British mobile operators have come in for criticism recently for the practice of “overblocking” — misidentifying websites as adult content and preventing ordinary web users from using them in the name of child protection.
This de facto censorship is largely unregulated, happens a lot, and can hit closer to home than you may think. In fact, last month we were shocked to discover that GigaOM had been blocked by Orange, one of the country’s biggest networks. It effectively meant that our site was screened off from millions of U.K. mobile users and accused of carrying adult content — all because of an overblock.
What was worse was that we discovered that not only was the process for blocking entirely opaque, but the process for getting unblocked was essentially non-existent.
A week ago I reported that the block on GigaOM had been lifted, Orange had still not answered a series of crucial questions about what had happened. Why did we get blocked? Who decides? And what procedure was there for anyone else who wanted to complain about being overblocked?
Now Orange has answered… sort of.
Here are their unedited responses. Make of them what you will.
How did the block come to be put in place? How does Orange’s block work?
“The IMCB provides a framework for operators to self-classify content. The filter used is called Orange Safeguard which is a mobile content filter and is in place to protect any customers who are U18 from viewing inappropriate content and not for any other reason.”
What’s the normal complaints procedure for others hit by the same problem?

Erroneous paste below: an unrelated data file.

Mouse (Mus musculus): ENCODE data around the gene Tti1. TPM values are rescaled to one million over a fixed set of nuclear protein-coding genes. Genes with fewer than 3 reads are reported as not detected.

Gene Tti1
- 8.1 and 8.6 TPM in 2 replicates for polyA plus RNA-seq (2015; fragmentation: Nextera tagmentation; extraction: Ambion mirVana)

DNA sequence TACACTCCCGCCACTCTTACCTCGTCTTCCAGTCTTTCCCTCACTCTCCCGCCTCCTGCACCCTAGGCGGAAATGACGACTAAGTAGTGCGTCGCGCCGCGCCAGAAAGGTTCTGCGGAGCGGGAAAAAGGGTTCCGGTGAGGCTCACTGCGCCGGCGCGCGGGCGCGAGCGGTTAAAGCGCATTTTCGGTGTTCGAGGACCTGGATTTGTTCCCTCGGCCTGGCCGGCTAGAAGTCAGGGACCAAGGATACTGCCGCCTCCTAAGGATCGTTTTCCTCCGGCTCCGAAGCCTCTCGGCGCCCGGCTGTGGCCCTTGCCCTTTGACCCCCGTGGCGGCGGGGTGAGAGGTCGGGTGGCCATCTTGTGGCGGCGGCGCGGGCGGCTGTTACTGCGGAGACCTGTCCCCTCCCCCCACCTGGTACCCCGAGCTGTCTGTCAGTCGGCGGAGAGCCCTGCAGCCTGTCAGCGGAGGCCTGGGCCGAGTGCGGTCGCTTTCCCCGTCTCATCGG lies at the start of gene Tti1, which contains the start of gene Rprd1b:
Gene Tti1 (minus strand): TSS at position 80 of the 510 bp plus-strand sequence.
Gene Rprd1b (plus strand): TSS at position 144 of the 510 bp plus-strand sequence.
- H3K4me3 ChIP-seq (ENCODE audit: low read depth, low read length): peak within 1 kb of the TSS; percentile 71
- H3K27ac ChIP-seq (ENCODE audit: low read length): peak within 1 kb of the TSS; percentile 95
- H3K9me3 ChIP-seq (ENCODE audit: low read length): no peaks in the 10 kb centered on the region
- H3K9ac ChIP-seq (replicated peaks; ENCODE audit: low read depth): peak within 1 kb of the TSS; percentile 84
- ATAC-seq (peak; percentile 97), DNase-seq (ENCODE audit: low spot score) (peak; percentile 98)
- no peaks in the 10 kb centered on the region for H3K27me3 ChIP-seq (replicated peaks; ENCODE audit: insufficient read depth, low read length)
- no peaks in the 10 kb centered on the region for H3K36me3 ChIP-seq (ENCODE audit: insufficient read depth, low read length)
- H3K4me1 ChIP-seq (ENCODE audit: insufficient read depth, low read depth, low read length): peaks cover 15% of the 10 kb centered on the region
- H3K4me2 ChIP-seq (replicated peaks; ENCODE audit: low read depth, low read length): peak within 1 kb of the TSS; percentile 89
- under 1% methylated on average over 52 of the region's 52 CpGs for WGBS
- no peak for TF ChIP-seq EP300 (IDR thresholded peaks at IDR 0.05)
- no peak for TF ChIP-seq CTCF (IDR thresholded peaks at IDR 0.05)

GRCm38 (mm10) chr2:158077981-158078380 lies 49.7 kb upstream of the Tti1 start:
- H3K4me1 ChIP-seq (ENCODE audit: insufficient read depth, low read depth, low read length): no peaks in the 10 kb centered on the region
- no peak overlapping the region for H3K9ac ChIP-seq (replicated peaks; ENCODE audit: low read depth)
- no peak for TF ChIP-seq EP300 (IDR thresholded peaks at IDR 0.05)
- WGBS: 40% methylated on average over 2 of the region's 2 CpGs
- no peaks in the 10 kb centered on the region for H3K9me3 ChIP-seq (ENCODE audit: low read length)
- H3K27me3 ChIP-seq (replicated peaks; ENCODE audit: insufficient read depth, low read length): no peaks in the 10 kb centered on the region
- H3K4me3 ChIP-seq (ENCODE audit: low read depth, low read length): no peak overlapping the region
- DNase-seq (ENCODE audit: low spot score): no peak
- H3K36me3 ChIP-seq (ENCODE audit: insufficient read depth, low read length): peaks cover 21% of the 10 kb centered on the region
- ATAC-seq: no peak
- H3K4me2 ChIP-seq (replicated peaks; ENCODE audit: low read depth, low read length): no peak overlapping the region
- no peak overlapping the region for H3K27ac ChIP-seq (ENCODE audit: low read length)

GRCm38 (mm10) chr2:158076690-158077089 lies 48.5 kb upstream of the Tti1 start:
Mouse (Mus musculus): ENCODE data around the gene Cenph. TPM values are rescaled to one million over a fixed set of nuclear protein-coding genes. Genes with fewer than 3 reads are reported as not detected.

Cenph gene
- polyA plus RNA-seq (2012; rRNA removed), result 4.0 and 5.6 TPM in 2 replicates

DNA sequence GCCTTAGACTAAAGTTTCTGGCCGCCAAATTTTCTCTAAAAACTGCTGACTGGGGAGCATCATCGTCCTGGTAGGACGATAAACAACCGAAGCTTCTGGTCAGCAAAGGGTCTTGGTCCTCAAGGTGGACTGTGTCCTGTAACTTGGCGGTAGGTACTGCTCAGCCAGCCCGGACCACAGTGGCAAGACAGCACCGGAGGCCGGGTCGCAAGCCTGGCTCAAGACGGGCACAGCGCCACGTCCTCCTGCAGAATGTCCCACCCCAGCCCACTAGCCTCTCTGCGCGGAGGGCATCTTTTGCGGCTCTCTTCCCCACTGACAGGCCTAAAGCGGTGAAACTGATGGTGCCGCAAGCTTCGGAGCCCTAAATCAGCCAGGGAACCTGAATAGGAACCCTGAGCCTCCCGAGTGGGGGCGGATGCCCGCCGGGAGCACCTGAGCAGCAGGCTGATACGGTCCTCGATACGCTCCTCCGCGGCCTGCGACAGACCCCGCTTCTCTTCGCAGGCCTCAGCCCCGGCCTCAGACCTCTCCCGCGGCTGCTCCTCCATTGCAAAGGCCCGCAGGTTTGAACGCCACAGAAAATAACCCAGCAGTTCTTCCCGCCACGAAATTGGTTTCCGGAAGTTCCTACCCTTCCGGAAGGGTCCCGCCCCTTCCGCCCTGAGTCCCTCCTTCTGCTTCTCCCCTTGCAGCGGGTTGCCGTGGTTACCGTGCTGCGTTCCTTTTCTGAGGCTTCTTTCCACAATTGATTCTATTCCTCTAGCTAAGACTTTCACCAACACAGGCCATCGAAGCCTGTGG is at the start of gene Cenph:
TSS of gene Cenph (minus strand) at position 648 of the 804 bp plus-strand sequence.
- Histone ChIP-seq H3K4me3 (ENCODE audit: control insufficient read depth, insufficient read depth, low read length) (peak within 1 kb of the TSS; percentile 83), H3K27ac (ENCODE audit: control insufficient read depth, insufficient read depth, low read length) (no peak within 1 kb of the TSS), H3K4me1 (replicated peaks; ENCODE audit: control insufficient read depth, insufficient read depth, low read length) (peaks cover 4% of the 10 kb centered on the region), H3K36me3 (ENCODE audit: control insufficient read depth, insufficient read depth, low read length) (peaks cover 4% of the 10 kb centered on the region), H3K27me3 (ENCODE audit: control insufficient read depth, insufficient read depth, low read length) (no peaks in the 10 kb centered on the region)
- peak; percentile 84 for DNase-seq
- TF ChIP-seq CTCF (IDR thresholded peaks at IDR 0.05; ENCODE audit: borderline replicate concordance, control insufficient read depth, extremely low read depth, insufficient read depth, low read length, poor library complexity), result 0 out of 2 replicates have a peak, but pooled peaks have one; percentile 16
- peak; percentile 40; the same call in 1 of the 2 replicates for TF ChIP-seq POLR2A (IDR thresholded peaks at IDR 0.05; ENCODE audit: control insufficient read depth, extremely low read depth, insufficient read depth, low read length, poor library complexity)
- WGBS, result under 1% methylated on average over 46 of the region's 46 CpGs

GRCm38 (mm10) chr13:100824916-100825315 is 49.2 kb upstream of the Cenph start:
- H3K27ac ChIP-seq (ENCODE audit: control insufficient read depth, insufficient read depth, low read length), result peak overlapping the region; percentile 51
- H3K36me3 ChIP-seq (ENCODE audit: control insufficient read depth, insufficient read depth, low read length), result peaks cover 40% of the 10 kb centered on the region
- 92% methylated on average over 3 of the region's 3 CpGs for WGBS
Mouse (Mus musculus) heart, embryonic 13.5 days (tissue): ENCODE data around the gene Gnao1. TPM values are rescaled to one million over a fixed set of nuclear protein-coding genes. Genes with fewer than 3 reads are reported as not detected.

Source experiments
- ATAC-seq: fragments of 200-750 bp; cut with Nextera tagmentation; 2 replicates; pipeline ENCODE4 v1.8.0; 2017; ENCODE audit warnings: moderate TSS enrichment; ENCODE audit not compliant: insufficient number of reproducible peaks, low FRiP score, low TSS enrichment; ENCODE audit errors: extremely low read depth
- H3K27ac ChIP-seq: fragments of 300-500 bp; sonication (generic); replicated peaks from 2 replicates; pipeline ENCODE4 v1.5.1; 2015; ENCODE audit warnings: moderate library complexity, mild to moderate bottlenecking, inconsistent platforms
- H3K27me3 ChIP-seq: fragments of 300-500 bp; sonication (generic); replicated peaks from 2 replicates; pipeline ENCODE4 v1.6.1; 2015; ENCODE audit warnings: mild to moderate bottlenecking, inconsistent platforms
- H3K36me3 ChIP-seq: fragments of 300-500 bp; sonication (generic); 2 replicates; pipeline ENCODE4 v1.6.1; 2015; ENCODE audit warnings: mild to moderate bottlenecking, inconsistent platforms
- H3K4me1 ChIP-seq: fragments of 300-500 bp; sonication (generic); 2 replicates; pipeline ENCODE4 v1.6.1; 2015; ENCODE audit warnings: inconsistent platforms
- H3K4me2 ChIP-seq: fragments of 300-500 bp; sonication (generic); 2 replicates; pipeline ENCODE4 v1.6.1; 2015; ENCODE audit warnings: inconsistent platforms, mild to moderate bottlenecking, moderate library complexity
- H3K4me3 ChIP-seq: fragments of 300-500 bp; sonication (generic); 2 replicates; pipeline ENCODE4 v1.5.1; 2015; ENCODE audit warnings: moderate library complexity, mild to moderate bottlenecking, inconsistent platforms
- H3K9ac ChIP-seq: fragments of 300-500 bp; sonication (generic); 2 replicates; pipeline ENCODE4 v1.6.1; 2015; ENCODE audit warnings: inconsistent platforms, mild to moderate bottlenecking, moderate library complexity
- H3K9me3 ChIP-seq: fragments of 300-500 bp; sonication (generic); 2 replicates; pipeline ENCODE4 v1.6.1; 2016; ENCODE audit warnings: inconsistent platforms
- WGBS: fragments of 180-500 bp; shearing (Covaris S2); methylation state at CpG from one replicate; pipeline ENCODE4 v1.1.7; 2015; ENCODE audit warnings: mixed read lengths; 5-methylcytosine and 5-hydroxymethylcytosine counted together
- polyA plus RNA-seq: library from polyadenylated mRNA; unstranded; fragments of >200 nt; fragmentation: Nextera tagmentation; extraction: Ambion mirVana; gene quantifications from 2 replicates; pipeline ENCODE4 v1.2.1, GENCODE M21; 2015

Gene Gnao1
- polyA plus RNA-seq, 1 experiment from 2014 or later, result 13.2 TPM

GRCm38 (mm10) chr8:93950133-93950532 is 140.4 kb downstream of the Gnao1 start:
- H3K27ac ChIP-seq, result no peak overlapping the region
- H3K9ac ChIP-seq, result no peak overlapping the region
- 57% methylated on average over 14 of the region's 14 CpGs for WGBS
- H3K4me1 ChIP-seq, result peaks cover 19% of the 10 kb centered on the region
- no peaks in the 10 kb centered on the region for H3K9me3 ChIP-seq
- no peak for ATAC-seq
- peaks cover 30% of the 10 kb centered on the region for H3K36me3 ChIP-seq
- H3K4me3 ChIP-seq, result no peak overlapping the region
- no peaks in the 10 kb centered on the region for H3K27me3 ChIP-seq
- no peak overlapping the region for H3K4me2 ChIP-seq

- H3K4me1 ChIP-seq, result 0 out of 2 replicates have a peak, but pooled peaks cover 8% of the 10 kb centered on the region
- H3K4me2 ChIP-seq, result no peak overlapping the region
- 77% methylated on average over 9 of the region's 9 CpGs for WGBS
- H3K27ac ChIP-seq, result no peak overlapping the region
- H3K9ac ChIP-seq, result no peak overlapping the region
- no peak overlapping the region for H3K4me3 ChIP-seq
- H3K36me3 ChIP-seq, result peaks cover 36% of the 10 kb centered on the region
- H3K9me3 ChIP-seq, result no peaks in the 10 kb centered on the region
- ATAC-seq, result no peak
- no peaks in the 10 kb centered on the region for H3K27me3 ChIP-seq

“For the small number of websites who feel they have been incorrectly categorised, we aim to investigate these and rectify any problems as quickly as possible. Whilst no filtering system is 100% all of the time, we believe that we offer the best solution available and that it meets the highest industry standards.”
Please can you confirm if the block has or will be lifted and why this has happened?
“We can confirm that the GigaOM site has been reclassified and is now accessible on mobile devices. We would like to apologise for any inconvenience caused. The reason this particular site was blocked was that our third party monitoring system had categorised this site incorrectly, this has now been rectified.”
I’ve asked for further clarification, since these comments don’t really address the pertinent issues. For example, what are the criteria for blocking and censorship?
However, there is a little bit of good news: Orange said it is now offering anyone affected by an overblock a more obvious way of making a complaint — by emailing.
“Customers who believe they have been misclassified” are now able to send a message to email@example.com and they should be contacted by somebody.
Let’s see if it works.
Photograph copyright Shutterstock/Pixel 4 images